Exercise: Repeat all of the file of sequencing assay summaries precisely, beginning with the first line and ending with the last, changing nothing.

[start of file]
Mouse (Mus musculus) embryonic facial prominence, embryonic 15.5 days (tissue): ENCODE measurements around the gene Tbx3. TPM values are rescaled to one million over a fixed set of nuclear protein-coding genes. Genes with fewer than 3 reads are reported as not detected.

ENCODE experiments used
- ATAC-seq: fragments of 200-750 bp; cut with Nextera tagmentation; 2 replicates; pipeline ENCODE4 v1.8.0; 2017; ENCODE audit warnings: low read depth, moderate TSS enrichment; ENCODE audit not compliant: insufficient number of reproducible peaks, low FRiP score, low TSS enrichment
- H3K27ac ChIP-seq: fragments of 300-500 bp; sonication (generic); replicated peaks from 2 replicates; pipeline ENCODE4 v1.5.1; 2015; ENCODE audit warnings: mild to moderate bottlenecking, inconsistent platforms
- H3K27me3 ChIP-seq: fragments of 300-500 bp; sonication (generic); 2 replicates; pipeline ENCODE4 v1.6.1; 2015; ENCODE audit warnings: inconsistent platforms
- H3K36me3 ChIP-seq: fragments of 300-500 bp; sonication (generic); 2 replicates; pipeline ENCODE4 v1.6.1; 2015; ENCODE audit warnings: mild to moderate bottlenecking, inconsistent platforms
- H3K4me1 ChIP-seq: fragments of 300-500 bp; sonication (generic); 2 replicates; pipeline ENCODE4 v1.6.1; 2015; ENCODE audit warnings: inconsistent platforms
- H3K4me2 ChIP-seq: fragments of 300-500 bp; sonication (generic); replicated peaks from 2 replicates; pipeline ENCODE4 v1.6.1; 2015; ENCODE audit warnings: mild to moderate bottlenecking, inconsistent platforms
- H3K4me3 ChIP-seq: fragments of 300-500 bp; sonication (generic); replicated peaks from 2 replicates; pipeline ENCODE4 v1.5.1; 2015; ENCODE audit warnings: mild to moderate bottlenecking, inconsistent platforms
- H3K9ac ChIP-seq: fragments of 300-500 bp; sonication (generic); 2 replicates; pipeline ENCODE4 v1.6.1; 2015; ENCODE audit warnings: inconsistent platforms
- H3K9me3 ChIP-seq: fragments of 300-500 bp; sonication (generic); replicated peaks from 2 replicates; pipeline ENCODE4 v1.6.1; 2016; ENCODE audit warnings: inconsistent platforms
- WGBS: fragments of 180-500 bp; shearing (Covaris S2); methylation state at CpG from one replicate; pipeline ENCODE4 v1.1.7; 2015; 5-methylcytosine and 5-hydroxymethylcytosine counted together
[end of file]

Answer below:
Mouse (Mus musculus) embryonic facial prominence, embryonic 15.5 days (tissue): ENCODE measurements around the gene Tbx3. TPM values are rescaled to one million over a fixed set of nuclear protein-coding genes. Genes with fewer than 3 reads are reported as not detected.

ENCODE experiments used
- ATAC-seq: fragments of 200-750 bp; cut with Nextera tagmentation; 2 replicates; pipeline ENCODE4 v1.8.0; 2017; ENCODE audit warnings: low read depth, moderate TSS enrichment; ENCODE audit not compliant: insufficient number of reproducible peaks, low FRiP score, low TSS enrichment
- H3K27ac ChIP-seq: fragments of 300-500 bp; sonication (generic); replicated peaks from 2 replicates; pipeline ENCODE4 v1.5.1; 2015; ENCODE audit warnings: mild to moderate bottlenecking, inconsistent platforms
- H3K27me3 ChIP-seq: fragments of 300-500 bp; sonication (generic); 2 replicates; pipeline ENCODE4 v1.6.1; 2015; ENCODE audit warnings: inconsistent platforms
- H3K36me3 ChIP-seq: fragments of 300-500 bp; sonication (generic); 2 replicates; pipeline ENCODE4 v1.6.1; 2015; ENCODE audit warnings: mild to moderate bottlenecking, inconsistent platforms
- H3K4me1 ChIP-seq: fragments of 300-500 bp; sonication (generic); 2 replicates; pipeline ENCODE4 v1.6.1; 2015; ENCODE audit warnings: inconsistent platforms
- H3K4me2 ChIP-seq: fragments of 300-500 bp; sonication (generic); replicated peaks from 2 replicates; pipeline ENCODE4 v1.6.1; 2015; ENCODE audit warnings: mild to moderate bottlenecking, inconsistent platforms
- H3K4me3 ChIP-seq: fragments of 300-500 bp; sonication (generic); replicated peaks from 2 replicates; pipeline ENCODE4 v1.5.1; 2015; ENCODE audit warnings: mild to moderate bottlenecking, inconsistent platforms
- H3K9ac ChIP-seq: fragments of 300-500 bp; sonication (generic); 2 replicates; pipeline ENCODE4 v1.6.1; 2015; ENCODE audit warnings: inconsistent platforms
- H3K9me3 ChIP-seq: fragments of 300-500 bp; sonication (generic); replicated peaks from 2 replicates; pipeline ENCODE4 v1.6.1; 2016; ENCODE audit warnings: inconsistent platforms
- WGBS: fragments of 180-500 bp; shearing (Covaris S2); methylation state at CpG from one replicate; pipeline ENCODE4 v1.1.7; 2015; 5-methylcytosine and 5-hydroxymethylcytosine counted together